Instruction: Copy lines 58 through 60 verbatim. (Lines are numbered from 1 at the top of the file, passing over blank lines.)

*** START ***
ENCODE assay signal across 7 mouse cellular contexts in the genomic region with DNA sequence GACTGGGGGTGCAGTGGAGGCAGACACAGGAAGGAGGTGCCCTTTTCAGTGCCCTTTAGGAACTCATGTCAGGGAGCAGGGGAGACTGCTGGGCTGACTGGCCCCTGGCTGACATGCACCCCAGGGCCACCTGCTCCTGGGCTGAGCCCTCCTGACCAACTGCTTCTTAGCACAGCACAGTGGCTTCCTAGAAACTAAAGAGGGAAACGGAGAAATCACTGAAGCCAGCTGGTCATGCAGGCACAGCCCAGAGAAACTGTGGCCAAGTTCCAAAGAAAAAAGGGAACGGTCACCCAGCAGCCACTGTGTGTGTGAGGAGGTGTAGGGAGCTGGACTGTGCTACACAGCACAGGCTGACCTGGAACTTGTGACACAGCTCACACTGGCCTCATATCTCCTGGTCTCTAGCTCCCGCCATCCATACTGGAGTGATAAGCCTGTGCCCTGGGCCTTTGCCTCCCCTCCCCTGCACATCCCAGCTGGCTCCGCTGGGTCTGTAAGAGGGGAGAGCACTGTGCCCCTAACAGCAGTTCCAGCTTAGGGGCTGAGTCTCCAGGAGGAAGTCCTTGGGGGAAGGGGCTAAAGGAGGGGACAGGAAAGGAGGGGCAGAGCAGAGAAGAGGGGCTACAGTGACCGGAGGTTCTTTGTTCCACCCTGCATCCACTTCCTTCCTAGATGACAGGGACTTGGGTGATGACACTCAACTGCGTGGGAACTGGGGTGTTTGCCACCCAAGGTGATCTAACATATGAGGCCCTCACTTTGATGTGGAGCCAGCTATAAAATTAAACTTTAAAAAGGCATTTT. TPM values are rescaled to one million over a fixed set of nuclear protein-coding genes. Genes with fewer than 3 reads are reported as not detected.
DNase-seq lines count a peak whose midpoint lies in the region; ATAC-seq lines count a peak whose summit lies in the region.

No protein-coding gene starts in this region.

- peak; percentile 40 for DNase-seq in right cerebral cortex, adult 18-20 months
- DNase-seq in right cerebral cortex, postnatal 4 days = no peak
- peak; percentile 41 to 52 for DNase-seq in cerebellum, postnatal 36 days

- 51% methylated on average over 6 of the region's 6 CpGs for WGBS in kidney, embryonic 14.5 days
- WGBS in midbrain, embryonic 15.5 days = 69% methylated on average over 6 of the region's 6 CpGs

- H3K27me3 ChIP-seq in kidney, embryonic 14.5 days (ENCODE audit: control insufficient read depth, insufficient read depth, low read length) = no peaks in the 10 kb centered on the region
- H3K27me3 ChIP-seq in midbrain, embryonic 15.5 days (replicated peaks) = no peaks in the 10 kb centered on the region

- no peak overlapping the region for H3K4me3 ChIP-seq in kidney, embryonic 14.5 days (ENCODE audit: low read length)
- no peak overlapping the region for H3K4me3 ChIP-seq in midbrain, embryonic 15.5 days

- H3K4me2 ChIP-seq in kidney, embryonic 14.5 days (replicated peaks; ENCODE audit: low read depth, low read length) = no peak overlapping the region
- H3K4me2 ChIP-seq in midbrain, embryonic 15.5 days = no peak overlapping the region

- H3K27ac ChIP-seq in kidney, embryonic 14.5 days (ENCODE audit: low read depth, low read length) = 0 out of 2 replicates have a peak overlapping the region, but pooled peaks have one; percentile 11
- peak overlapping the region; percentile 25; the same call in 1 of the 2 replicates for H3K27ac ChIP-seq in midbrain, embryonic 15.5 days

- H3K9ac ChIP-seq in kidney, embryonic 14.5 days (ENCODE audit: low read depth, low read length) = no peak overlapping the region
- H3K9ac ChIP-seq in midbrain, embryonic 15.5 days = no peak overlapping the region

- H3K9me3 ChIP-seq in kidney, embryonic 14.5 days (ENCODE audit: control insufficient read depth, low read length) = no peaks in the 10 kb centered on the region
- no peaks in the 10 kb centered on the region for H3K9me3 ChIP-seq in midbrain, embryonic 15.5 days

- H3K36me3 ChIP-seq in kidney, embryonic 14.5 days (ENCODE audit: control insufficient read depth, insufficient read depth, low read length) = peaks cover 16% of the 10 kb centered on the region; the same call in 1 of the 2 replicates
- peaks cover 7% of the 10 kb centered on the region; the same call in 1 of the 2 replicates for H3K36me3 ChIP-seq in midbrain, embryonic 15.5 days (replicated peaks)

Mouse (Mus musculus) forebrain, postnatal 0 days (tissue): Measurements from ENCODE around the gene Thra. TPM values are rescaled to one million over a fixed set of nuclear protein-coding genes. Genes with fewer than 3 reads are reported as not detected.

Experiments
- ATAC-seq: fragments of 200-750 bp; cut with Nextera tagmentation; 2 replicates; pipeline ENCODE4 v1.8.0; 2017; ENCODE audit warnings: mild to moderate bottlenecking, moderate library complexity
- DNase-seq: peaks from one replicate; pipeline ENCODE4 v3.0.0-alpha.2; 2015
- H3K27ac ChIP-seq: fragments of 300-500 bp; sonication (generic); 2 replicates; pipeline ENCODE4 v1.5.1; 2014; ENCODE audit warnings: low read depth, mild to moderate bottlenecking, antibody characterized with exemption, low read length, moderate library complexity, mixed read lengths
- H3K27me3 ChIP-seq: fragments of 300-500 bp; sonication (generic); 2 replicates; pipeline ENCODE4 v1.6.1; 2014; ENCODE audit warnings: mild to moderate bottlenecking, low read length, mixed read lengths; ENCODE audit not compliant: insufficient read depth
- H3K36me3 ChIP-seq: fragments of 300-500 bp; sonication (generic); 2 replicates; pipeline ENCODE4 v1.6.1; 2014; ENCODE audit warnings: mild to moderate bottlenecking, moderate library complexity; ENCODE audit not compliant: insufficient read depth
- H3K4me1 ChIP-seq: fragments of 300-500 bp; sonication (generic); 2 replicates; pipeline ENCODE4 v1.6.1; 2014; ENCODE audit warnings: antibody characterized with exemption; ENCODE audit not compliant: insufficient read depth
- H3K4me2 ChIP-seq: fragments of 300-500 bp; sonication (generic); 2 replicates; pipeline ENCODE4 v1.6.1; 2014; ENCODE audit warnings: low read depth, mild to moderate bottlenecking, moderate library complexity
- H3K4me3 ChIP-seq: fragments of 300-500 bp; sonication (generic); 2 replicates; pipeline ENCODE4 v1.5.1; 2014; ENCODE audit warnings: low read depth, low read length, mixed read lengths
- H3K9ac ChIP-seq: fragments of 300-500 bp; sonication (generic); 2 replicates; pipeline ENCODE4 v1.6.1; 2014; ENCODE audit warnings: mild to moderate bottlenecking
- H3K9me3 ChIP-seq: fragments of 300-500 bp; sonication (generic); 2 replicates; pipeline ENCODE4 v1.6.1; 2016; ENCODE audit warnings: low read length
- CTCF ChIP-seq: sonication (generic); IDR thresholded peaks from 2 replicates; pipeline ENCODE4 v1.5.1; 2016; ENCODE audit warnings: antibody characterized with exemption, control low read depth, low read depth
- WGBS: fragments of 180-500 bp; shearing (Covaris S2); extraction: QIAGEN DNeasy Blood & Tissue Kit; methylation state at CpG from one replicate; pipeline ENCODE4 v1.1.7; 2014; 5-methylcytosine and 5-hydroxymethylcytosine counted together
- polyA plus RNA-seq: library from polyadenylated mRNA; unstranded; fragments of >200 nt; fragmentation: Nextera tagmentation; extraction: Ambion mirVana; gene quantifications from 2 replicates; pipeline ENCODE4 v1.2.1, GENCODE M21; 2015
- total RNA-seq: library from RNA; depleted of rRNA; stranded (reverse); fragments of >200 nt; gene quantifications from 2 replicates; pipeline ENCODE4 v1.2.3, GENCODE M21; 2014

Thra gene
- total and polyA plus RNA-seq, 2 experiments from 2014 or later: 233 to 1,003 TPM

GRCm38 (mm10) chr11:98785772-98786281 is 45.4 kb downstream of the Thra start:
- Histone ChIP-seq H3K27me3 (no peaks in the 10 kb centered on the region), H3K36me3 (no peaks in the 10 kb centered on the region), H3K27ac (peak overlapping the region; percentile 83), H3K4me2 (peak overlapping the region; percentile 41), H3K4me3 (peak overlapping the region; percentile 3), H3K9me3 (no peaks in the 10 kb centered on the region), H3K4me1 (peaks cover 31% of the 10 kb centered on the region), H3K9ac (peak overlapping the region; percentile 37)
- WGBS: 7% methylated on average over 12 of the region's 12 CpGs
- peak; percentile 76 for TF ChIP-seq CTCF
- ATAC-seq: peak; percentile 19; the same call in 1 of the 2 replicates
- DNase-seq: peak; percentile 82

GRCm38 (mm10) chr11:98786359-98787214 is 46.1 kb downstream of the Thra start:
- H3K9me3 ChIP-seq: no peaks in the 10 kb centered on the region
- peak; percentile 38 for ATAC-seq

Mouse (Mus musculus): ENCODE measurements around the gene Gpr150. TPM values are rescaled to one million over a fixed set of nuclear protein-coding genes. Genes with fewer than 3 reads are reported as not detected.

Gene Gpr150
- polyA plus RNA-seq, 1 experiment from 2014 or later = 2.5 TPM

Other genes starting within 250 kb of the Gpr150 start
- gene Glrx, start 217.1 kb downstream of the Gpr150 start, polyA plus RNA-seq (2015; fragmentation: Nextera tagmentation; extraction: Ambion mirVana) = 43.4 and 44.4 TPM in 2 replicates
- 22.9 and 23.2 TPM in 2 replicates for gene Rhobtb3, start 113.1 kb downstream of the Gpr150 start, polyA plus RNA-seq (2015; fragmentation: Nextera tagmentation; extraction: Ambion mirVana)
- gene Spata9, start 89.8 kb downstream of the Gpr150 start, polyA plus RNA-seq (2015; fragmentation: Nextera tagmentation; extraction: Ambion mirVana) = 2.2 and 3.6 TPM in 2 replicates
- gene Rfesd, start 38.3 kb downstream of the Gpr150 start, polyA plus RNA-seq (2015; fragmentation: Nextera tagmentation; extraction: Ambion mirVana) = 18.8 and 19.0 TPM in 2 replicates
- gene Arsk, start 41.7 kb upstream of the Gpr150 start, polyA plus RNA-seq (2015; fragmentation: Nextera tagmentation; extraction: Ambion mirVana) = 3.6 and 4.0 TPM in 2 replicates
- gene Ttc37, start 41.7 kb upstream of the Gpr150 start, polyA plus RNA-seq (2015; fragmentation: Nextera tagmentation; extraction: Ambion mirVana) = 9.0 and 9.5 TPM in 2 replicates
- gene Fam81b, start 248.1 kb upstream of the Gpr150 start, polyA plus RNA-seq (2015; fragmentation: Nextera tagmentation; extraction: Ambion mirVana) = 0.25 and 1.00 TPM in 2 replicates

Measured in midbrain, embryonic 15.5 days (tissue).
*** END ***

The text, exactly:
- gene Arsk, start 41.7 kb upstream of the Gpr150 start, polyA plus RNA-seq (2015; fragmentation: Nextera tagmentation; extraction: Ambion mirVana) = 3.6 and 4.0 TPM in 2 replicates
- gene Ttc37, start 41.7 kb upstream of the Gpr150 start, polyA plus RNA-seq (2015; fragmentation: Nextera tagmentation; extraction: Ambion mirVana) = 9.0 and 9.5 TPM in 2 replicates
- gene Fam81b, start 248.1 kb upstream of the Gpr150 start, polyA plus RNA-seq (2015; fragmentation: Nextera tagmentation; extraction: Ambion mirVana) = 0.25 and 1.00 TPM in 2 replicates